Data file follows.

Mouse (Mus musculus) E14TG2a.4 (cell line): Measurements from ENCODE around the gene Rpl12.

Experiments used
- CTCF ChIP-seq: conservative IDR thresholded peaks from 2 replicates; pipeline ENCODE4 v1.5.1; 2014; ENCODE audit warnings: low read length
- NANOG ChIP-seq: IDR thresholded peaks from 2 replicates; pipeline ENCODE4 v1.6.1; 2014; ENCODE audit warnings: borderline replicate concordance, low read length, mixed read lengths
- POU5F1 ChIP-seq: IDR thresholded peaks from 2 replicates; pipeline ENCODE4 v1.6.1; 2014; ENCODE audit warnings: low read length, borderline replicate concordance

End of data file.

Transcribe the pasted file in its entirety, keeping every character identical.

Mouse (Mus musculus) E14TG2a.4 (cell line): Measurements from ENCODE around the gene Rpl12.

Experiments used
- CTCF ChIP-seq: conservative IDR thresholded peaks from 2 replicates; pipeline ENCODE4 v1.5.1; 2014; ENCODE audit warnings: low read length
- NANOG ChIP-seq: IDR thresholded peaks from 2 replicates; pipeline ENCODE4 v1.6.1; 2014; ENCODE audit warnings: borderline replicate concordance, low read length, mixed read lengths
- POU5F1 ChIP-seq: IDR thresholded peaks from 2 replicates; pipeline ENCODE4 v1.6.1; 2014; ENCODE audit warnings: low read length, borderline replicate concordance